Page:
The Free Agent Cycleby Dave Studeman
November 30, 2006
So much angst! Free agent salaries are so out of control that the blogosphere can barely contain itself. Baseball Think Factory has been full of aghast posters. USS Mariner has been popping blood vessels daily. Sabernomics wonders what the explanation could be.
Truly, it's hard to like any of these outlandish deals:
- Alfonso Soriano leverages a career year to get an eight-year deal for $17 million a year from the Cubs, the fifth-largest contract ever.
- Gary Matthews Jr. does the same thing on a smaller scale.
- A below-average centerfielder gets $44 million for five years (weird Juan Pierre contract fact: After receiving $10 million in both 2009 and 2010, he'll be paid only $8.5 million in 2011.).
- Mediocre reliever Danys Baez gets $19 million for three years from the Orioles (remember last year's howls when the Cubs signed Bobby Howry to a three-year deal for $12 million?).
- Carlos Lee, a prime candidate for the early-decline club, signs a six-year deal for $100 million with the Astros.
But, as David Gassko reminded us earlier this week, this sort of thing has happened before. In fact, it occurs on a regular basis. Since 1969, the average major league salary has risen nearly 14% a year, and about 8% a year in the most recent eight to 10 years.
In fact, here's a graph of the average major league salary from 1967 through 2005 (I don't have last year's figure yet, but I know it rose about 6%) with the gray bars signifying the percent change from year to year.
The black line slopes upward ominously, doesn't it? But the real story is in the gray bars. Allow me to digress for a minute.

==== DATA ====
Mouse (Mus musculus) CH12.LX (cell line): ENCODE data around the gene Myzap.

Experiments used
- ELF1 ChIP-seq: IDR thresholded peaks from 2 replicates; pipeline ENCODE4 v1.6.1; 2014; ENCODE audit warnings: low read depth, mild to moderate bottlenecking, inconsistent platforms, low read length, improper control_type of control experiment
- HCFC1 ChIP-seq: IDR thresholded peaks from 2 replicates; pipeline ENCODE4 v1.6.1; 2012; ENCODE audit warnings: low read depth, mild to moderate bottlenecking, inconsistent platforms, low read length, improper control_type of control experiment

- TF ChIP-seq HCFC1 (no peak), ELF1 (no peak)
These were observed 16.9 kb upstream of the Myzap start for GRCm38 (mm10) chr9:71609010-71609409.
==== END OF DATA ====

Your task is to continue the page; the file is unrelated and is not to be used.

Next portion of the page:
In the insurance industry, there is a phenomenon called the underwriting cycle, in which the underwriting profits of insurance companies go up and down on a fairly predictable basis. Underwriting profits, by the way, are a company's premiums minus losses incurred on policies (gains on investments, which is how most insurance companies make money, aren't included). I've seen many reasons proffered for the underwriting cycle, but I think one in particular hits the mark.
When insurance companies are making money in a market, other insurance companies try to get in on the action. Prices go down; salespeople are allowed to lower premiums in order to keep accounts. Underwriters are encouraged to take on more risk. Eventually, bottom lines erode, the market becomes less attractive, some companies leave the market, prices firm up and profitability returns. I would guess that virtually every insurance executive is aware of this, but it happens anyway. It's free competition, it's human nature. It's unavoidable.
I think the same thing happens with baseball salaries. Take a look at the chart again. First off, there were the madcap years from 1976 to 1986, when free agency literally freed baseball players. There there were the Ueberroth collusion years, culminating in a year of flat salaries in 1987 (by the way, it's an interesting comment on the natural inflation of baseball salaries that colluding owners couldn't even decrease total salaries from one year to the next). Thanks to the courts and Andre Dawson, that little affair didn't last long and salaries once again rose, though the next inflationary peak (43% in 1991) was slightly lower than the heady days of the 1970s.